“He knew that truths are not true.”
Mieville had a high bar to clear with Kraken: Perdido Street Station remains one of the best books I’ve read ever; The Scar may be my favourite book so far this year; Iron Council was a thoughtful, intelligent piece of fantasy. In retrospect, it was pretty much inevitable that Kraken could only be a disappointment, but how much of a disappointment it actually was is, well, disappointing.
On paper, it sounds fantastic. A giant squid goes missing from the Natural History Museum in London. Its curator Billy Harrow is drawn into the hunt for it, into a strange sub-London of warring cults and petty magics, where the word on the street is that the squid is a god, and its theft will bring about the end of the world. It’s a book about belief, packed in true Mieville fashion with ideas about rebirth and containment and metamorphosis, drawing on traditional pulp fantasy plots to think about what belief is and why it’s important.
The only problem is that Kraken is dull.
There are good literary reasons for this dullness, I think. The novel’s subtitled “An Anatomy”, and this is precisely what Mieville’s doing: dragging us on an interminable treasure-hunt through a London of urban fantasy, throwing information about bizarre feuds and cultic networks at us without any kind of context or emotional affect, he anatomises faith for us, dissecting its ridiculousnesses and its petty compromises, just as Billy anatomises the squid which is for someone a god. And he’s anatomising fantasy, too: there’s a moment in the novel when Billy notes with disappointment how mundane and predictable the workings of London’s magic are, how obvious it is that a key buried in asphalt will open a magic door somewhere, or that secret messages are encoded in the flickering of a broken streetlight. In the hands of a writer like Kate Griffin, these charms would feel strange and new, the city defamiliarised; in Mieville’s hands magic itself is familiarised, because it’s already familiar if you’ve read enough fantasy.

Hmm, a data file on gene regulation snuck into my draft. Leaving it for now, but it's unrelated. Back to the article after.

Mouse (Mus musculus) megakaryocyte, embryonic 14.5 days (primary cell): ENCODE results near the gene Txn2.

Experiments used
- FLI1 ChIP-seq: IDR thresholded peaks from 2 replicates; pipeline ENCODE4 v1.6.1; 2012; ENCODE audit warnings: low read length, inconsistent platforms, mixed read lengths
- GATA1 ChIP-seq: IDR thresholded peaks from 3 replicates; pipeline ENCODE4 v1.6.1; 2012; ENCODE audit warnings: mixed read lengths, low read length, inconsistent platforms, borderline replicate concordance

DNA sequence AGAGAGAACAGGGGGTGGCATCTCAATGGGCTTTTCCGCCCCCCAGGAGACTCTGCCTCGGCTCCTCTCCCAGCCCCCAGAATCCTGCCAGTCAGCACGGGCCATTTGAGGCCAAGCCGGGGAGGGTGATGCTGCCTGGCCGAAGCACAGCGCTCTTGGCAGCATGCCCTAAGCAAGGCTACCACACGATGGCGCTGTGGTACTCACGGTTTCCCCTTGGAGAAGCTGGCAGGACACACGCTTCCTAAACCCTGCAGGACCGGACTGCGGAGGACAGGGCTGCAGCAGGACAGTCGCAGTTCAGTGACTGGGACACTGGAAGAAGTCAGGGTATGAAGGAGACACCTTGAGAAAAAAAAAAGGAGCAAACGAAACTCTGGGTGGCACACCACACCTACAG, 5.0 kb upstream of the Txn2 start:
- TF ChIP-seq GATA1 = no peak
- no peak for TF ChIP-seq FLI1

It feels, then, that disappointment is somehow the right response to Kraken: that Mieville has made it his business to render what should be strange and unspeakable concrete, laid out for us as if behind glass. And perhaps this is his point: that to try to dissect faith and fantasy like this is to miss the point, that faith lies exactly in the unspeakable and not in the observable details, and that any anatomy of how faith or fantasy works can only be disappointing. (Billy, our POV character, is not a believer; he is unable to understand the lengths to which believers will go in service of their religion.)
But none of this, clever though it undoubtedly is, changes the essential fact that reading Kraken is not an enjoyable experience. Its cleverness is also joyless, its wit is irritatingly facetious, and it’s just plain boring. I really hope Mieville’s other non-Bas Lag novels are better than this one.